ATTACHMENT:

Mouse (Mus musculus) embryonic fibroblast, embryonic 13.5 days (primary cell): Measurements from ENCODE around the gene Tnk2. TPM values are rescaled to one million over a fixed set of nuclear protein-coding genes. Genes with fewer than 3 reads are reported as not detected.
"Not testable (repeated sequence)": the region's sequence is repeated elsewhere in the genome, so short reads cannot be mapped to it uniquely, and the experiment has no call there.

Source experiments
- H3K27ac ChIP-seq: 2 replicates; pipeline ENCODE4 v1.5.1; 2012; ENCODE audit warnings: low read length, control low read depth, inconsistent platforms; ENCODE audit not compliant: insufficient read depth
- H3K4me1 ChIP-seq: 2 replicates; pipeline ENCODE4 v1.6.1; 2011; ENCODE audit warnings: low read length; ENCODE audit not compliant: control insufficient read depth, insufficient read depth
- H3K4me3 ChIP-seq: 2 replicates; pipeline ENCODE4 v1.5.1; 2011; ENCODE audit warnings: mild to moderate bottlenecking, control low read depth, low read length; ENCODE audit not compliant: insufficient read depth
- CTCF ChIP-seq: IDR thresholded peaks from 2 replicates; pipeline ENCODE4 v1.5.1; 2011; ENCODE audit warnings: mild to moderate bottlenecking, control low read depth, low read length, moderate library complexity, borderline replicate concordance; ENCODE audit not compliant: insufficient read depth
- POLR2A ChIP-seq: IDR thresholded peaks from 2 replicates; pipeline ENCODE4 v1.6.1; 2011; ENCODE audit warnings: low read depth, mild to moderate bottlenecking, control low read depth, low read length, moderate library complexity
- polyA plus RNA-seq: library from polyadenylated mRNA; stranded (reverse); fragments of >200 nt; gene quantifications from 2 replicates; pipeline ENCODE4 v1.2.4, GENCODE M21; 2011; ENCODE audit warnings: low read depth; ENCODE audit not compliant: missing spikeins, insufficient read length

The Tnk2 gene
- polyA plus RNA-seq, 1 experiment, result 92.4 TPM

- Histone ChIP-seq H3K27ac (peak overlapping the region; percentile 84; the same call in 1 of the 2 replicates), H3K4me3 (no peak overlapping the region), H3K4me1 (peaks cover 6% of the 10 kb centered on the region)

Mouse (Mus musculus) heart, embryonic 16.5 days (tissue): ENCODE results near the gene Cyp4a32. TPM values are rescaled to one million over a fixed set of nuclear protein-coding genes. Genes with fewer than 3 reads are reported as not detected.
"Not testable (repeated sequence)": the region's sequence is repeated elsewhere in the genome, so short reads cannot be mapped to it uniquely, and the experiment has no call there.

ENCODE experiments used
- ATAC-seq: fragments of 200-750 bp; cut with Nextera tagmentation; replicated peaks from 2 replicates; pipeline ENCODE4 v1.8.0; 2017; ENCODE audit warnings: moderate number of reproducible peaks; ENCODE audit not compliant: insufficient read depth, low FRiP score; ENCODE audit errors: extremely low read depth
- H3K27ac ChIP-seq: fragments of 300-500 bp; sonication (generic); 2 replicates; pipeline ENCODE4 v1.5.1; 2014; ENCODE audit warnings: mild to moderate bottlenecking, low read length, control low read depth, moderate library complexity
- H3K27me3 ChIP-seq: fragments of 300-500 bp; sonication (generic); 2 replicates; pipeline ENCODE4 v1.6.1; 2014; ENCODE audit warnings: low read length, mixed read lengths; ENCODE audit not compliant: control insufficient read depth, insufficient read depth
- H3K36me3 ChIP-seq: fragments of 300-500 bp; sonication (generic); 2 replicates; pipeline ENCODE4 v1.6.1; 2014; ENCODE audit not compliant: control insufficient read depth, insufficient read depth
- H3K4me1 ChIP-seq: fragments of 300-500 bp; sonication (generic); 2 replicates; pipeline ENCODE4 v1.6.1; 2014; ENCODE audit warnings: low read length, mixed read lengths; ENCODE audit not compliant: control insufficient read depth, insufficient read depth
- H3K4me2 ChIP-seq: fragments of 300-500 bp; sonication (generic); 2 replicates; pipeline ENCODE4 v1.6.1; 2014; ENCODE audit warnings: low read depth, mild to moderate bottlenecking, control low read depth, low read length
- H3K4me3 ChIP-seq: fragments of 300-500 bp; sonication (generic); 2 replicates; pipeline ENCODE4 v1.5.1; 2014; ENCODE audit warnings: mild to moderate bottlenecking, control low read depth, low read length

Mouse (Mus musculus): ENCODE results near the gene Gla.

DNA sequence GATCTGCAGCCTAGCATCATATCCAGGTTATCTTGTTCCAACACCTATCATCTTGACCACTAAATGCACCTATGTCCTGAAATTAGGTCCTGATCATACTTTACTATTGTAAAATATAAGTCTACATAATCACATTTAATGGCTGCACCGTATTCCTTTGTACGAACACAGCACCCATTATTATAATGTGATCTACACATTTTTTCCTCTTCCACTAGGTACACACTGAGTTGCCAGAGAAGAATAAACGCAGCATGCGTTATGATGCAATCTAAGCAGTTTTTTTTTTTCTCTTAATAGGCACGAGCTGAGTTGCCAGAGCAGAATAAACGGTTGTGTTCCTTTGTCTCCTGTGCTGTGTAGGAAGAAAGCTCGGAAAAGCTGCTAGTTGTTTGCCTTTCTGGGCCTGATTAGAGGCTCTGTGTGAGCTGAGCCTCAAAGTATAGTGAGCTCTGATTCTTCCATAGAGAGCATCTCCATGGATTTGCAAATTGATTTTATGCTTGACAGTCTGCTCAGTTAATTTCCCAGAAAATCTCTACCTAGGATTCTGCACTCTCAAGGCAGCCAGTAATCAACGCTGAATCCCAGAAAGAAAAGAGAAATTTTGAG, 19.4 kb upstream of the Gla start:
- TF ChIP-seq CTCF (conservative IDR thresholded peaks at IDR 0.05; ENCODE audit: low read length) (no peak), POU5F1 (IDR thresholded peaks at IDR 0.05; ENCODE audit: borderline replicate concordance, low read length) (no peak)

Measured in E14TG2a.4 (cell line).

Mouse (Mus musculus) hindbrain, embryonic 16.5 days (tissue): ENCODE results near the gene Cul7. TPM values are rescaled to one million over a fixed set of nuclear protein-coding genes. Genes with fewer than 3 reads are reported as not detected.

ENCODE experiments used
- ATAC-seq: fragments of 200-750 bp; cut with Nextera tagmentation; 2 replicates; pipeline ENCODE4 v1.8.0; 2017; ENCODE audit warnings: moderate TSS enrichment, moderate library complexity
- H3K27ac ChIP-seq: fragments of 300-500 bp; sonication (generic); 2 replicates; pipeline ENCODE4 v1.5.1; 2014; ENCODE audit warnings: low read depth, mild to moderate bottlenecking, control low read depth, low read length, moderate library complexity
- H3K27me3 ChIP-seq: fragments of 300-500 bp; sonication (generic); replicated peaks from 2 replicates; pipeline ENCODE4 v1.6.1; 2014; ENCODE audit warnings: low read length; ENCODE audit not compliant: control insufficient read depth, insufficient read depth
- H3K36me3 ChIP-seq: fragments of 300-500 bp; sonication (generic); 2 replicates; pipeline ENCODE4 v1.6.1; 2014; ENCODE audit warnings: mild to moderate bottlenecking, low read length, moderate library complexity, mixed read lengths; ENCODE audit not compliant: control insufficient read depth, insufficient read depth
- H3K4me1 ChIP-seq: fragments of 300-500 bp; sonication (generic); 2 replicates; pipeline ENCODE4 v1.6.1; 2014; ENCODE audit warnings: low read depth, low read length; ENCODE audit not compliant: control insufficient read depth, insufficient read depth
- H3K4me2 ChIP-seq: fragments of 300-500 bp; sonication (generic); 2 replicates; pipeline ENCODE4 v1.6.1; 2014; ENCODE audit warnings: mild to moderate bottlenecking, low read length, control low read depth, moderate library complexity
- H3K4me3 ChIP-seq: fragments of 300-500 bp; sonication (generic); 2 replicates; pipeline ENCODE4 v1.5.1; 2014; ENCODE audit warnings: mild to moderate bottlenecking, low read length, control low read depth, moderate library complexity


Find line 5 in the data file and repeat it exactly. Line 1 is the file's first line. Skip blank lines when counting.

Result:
- H3K4me1 ChIP-seq: 2 replicates; pipeline ENCODE4 v1.6.1; 2011; ENCODE audit warnings: low read length; ENCODE audit not compliant: control insufficient read depth, insufficient read depth